Bob James, Jazz Café, London

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The Independent Culture

Bob James is a name some of us feel the need to whisper softly. He is at least partially responsible for the growth of smooth jazz, although, to be fair, when he was recording his mammoth studio albums in the 1970s (titled, rather marvellously, One, Two, Three and Four) and adding wah-wah guitars to Bizet's L'Arlesienne suite, he could not have known his successors would forge a music of such terminal blandness.

But there's always been a bit more to this pianist, quite apart from the fact that he has come up with a few very catchy tunes, such as "Angela's Theme", from the television series Taxi. Just underneath the commercial gloss lurks a musician of complexity, and in live performance he's more willing to emerge. So although the vast majority of the material handled by his quartet at the Jazz Café (Dave McMurray on sax and flute, James Genus on bass, and Billy Kilson on drums) was palpably "smooth" in origin, it was lifted above the genre by small touches - some Eddie Harris honks from McMurray, the fact that Genus was playing upright bass, and a series of solos by the leader that contained moments of unexpected spikiness.

One can hear in James's spare, ultra-clean right-hand soloing a link to Basie. Both pianists, like James's contemporaries Dave Grusin and Joe Sample, know the value of the carefully-placed note rendered all the more effective through the splendour of its isolation. James also showed off his command of other styles in several passages of Modern Jazz Quartet-style baroque swing, one of which appeared in a version of "Downtown". (Bizarrely, this was James's tribute to Glenn Gould - because, we were informed, the great classical pianist was a fan of Petula Clark.) This, along with "Nardis", a nod to Bill Evans, managed to outweigh the tight but pointless grooves that are also a James trademark; in one such he doubled the offence by sending Kilson offstage and - shudder at the thought of it - switching on a drum machine.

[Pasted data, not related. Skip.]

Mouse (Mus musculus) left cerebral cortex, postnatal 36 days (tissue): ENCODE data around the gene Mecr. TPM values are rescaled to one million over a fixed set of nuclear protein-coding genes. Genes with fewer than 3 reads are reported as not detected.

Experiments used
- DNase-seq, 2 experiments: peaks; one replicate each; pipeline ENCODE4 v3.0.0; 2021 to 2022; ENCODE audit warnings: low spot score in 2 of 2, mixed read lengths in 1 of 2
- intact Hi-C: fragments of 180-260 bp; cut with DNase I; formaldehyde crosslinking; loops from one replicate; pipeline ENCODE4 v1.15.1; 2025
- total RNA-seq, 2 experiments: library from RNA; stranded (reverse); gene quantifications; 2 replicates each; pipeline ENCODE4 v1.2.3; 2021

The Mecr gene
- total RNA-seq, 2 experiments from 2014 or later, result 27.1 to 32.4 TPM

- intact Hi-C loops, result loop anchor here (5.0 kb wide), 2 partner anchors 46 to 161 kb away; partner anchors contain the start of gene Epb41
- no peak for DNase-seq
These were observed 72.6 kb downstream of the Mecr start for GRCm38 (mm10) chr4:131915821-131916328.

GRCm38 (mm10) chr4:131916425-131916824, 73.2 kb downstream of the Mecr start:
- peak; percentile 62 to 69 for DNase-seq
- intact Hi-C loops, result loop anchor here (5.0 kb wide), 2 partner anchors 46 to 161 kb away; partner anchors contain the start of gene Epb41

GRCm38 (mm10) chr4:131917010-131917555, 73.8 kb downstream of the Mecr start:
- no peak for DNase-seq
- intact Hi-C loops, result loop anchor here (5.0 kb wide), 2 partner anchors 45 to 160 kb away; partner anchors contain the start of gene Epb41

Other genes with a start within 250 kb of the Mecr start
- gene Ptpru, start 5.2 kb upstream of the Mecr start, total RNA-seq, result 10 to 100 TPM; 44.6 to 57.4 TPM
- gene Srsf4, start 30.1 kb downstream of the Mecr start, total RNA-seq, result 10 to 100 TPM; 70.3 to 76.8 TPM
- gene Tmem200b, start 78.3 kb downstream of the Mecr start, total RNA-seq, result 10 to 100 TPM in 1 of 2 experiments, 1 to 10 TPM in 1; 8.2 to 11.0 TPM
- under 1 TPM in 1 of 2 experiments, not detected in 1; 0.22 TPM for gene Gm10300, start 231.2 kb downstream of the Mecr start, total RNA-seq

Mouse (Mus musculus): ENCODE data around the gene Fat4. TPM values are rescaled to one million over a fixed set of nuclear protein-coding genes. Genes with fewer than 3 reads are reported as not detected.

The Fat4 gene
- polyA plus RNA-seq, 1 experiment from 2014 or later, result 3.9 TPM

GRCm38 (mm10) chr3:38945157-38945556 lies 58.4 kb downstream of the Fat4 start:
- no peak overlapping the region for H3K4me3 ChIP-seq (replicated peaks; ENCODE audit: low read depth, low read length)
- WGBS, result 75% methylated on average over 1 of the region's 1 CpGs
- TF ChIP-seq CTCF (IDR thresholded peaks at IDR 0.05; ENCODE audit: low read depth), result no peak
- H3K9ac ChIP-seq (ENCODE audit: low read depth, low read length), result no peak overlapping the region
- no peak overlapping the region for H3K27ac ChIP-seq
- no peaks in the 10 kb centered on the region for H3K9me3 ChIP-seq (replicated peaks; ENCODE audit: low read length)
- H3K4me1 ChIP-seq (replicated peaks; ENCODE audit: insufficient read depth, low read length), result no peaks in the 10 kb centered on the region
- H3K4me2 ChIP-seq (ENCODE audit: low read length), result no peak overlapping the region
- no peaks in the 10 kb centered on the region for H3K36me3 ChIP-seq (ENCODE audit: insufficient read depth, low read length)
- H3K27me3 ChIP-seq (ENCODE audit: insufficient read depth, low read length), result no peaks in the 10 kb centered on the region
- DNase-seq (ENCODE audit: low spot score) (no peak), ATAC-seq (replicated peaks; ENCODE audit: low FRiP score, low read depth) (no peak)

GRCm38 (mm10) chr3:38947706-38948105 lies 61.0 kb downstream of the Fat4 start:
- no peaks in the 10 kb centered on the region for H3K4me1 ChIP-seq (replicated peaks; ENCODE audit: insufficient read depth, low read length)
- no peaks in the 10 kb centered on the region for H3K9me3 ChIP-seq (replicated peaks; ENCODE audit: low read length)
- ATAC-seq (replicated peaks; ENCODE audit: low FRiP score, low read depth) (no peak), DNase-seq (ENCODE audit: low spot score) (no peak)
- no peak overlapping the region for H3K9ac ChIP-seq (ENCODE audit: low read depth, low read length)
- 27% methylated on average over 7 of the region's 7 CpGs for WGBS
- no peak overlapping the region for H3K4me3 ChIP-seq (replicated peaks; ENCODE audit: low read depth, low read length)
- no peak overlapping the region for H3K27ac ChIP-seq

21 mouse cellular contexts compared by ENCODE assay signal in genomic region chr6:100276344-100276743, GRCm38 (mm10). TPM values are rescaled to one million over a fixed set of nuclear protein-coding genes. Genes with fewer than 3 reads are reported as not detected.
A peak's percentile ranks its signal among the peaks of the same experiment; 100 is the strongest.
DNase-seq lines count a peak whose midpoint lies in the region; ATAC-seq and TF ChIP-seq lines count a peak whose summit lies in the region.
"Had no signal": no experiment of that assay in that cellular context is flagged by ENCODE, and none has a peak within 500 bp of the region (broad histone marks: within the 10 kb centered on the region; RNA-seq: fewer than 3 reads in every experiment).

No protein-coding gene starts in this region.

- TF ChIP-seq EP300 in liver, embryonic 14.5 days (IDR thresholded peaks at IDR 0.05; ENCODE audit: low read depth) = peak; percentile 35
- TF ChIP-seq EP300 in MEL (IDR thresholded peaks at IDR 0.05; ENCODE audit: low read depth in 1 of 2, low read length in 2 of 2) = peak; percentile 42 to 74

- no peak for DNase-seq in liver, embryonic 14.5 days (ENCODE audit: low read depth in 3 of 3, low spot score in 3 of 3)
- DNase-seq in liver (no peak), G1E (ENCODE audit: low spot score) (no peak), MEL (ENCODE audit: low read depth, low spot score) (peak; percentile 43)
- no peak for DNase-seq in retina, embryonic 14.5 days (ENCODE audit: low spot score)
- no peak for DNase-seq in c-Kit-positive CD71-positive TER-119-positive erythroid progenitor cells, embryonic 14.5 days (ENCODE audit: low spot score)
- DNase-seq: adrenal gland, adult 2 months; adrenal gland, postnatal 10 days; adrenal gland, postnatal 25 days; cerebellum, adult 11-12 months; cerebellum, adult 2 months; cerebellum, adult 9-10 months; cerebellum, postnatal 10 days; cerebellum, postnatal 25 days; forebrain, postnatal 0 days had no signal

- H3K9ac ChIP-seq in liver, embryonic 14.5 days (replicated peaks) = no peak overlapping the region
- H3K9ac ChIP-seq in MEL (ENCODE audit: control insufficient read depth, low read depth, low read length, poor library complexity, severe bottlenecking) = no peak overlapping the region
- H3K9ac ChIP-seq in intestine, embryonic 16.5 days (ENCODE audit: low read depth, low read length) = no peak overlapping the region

The encores consisted of two tunes that Bob James has probably played in every performance for 20 years - "Westchester Lady" (from 1976's Three) and "Angela's Theme". The crowd roared their approval at these two simple but effective tunes. If their enduring popularity shows anything, it is the incredible power of the riff. To master it in the way James has done, placing it in a musical context that never threatens or puzzles his audience, but just manages to remain on speaking terms with real jazz, is an achievement.

A smooth jazz sweetie is OK now and again, and at least the Bob James variety isn't all sugar coating.